Initially I wasn’t going to bother upgrading to Windows 10. I currently dual boot Windows 7 and Ubuntu and use the latter almost exclusively. Mostly I use Windows 7 for SMART Notebook, and to play the occasional Steam game that will run on my 8-year-old laptop. Of course, I use Windows nearly every day on other computers. I’ve noticed that I feel somewhat uncomfortable on Windows 8 computers—the interface changed enough from Windows 7 that I don’t know all the idioms, and I haven’t spent enough time using Windows 8 to learn them. It almost feels like trying to use a Mac!
With a long weekend upon us, I decided I might as well try to upgrade. I would get to learn Windows 10, and I wanted in on some of the purported performance boosts it could give to older systems—Windows 7, despite having few enough programs installed and running, was agonizing at times. So I blithely backed up my data, burned a Trusty Tahr Live CD (to restore GRUB after the upgrade overwrote the MBR), and booted Windows.
First I had to invoke several Old Ones and make numerous arcane sacrifices to even get the Get Windows 10 app to appear. Somewhere along the way, the update that enables the update notifications didn’t install properly. (Thanks, Windows Update. You are a gem.)
Unfortunately, the Get Windows app told me that my system is incompatible. Specifically, my ATI Radeon Mobility X1400 graphics card is not compatible. I’m not surprised. Why bother to maintain hardware from 8 years ago? Surely everyone would have upgraded their computer by now! Hah hah.
Maybe I should have taken this as a sign, stopped there, and went on with my weekend. But I am stubborn, and I think I know better, so I fired up a browser and googled, “Force Windows 10 update.”
I used the media creation tool you can download to create Windows 10 ISOs—it also lets you upgrade the system you’re on. The tool gave me no compatibility warnings; it didn’t care. It just wanted to download the upgrade files.
And then … something happened.
Least. Helpful. Error. Ever.
This is making the rounds on the Internet, but it was not comforting to know I was in the same boat as others. Fortunately, a few websites had the solution: in the Windows Control Panel, go to Region and Languages, then the Administrative tab. Change the language setting for non-unicode programs to English (United States). (I guess Canadian English isn’t good enough for the Windows 10 upgrade.)
Now do you get what I mean about arcane sacrifices? How did someone even figure that out the first time they found this error? How could such unhelpful error text make it into the final release?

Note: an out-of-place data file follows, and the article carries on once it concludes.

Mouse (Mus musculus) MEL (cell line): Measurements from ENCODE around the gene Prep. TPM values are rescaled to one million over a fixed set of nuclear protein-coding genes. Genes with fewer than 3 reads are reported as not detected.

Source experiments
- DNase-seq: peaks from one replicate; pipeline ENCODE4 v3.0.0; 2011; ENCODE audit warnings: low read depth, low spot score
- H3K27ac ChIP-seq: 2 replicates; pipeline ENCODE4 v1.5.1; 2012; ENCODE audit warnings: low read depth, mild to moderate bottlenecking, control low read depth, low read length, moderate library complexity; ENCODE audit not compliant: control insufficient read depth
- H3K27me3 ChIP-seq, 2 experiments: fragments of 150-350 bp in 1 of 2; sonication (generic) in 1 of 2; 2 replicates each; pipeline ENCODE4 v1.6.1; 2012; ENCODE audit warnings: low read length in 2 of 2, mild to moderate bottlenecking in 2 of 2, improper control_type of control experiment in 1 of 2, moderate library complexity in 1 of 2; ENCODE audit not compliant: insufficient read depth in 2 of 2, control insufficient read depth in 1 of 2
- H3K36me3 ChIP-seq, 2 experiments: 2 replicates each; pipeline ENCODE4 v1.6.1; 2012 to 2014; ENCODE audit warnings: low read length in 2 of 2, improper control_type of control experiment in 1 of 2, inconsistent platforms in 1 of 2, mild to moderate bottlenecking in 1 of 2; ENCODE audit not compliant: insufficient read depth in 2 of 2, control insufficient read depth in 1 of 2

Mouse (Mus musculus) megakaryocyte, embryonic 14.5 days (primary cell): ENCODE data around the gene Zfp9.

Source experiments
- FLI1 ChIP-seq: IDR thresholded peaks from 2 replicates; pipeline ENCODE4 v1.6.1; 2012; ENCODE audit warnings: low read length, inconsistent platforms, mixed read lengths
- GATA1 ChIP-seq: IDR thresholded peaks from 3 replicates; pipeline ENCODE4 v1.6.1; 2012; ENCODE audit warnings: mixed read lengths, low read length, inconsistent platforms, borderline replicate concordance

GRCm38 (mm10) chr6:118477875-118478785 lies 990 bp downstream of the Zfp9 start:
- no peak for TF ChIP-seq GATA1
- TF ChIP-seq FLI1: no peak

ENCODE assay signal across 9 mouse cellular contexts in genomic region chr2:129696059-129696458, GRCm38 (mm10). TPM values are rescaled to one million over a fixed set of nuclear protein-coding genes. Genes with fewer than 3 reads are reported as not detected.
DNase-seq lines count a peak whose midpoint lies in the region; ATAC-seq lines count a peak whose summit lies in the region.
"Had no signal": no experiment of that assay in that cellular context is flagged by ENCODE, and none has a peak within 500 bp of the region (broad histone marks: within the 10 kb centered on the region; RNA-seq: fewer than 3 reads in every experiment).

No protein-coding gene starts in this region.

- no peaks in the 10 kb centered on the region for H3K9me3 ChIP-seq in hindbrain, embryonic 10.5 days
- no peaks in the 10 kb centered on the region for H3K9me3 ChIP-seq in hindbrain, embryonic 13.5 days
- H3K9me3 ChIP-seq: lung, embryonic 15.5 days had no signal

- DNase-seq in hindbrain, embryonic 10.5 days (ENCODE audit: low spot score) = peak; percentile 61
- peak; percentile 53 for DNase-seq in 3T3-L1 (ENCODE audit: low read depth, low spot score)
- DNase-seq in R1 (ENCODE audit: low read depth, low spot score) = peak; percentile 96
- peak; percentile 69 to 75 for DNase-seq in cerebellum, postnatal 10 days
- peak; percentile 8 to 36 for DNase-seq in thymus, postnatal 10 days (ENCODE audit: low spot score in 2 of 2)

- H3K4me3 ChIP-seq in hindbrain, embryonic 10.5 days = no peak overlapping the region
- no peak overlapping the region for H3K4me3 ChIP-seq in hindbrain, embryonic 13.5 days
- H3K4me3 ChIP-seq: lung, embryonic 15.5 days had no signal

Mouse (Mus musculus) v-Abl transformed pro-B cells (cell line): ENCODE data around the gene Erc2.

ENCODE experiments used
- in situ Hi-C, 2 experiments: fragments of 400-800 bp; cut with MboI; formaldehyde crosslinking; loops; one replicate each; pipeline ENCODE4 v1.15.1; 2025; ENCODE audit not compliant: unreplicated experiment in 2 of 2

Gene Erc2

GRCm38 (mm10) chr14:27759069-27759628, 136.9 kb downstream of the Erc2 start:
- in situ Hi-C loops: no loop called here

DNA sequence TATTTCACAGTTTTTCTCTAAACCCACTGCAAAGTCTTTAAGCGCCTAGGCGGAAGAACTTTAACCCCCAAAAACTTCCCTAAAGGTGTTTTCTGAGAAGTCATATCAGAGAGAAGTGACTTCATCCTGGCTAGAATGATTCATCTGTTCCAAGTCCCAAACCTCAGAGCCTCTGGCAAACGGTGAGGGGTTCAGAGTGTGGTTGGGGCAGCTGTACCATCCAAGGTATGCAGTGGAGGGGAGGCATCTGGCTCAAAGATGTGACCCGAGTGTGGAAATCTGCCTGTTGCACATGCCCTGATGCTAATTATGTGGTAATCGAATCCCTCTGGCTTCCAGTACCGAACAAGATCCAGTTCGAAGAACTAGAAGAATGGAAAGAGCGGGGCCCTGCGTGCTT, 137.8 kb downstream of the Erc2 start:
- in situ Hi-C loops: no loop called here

Oh wait, it’s Microsoft.
Upgrading with Fail
Now something else happened: the upgrade files downloaded successfully!
I agreed to the EULA without reading it (because, I mean, what other option did I have?), and my computer began the upgrade. I left it to do its thing and went out to have tea with a friend. When I came back, my computer had rebooted … into Ubuntu.
Oops. I forgot to change the default OS in GRUB, so the first time the computer restarted during the upgrade process, GRUB booted Ubuntu after the 10 second delay. Well, that was a productive use of the afternoon.
I changed the default to Windows, then I rebooted. The upgrade process picked up where it had left off, happily unaware of the open-source operating system that had been loaded but moments before.
A few reboots later, and the installation was on to the final phase, “configuring settings.” Everything looked like it was going fine. The computer rebooted again, and … “Restoring your previous version of Windows.”
After a few minutes, my computer rebooted a final time. A window appeared against the black void: we could not upgrade to Windows 10. The exact error was:
0x8007002C - 0x4000D The installation failed in the SECOND_BOOT phase with an error during the MIGRATE_DATA operation.
I admit that this is slightly more helpful than “something happened.” It at least gives me something specific to Google. And Google I did! I found a few mentions of the problem, and in particular this troubleshooting page from Microsoft.
I followed the steps recommended for my error, and I tried the upgrade again.
When that didn’t work, I tried a few other things, and tried the upgrade again. With each fresh attempt, I grew increasingly less sanguine.
Final thoughts on failure
I don’t know if this is related to the graphics card/drivers issue, or if it’s something else entirely—I don’t have any more information beyond the error message.
Maybe I’ll try again in a month or two and see if any updates manage to fix the problem for me. There’s a reason I tried this on the long weekend, so I’m not going to try it again until I have a similar stretch of days available in case things go wrong.
I will mention that, to Microsoft’s credit, at no point in the process did it feel like I was going to lose my data or brick my system. It restored my Windows 7 system flawlessly every single time the upgrade failed, and at no point did it get around to breaking my bootloader. I could boot into Ubuntu fine afterwards. So as far as the experience goes, I failed to upgrade to Windows 10, but it has cost me nothing (except some time).
I’m sad I don’t get to experience the relative goodness that is apparently Windows 10, according to others. But I’ll get over it pretty quickly.
There, over it!